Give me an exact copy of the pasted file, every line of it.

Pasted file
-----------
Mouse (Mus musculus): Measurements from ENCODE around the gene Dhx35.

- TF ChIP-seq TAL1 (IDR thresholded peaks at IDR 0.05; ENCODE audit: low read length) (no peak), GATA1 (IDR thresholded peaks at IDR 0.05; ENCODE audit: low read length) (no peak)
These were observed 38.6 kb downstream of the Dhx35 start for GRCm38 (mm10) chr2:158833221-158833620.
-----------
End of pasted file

Mouse (Mus musculus): Measurements from ENCODE around the gene Dhx35.

- TF ChIP-seq TAL1 (IDR thresholded peaks at IDR 0.05; ENCODE audit: low read length) (no peak), GATA1 (IDR thresholded peaks at IDR 0.05; ENCODE audit: low read length) (no peak)
These were observed 38.6 kb downstream of the Dhx35 start for GRCm38 (mm10) chr2:158833221-158833620.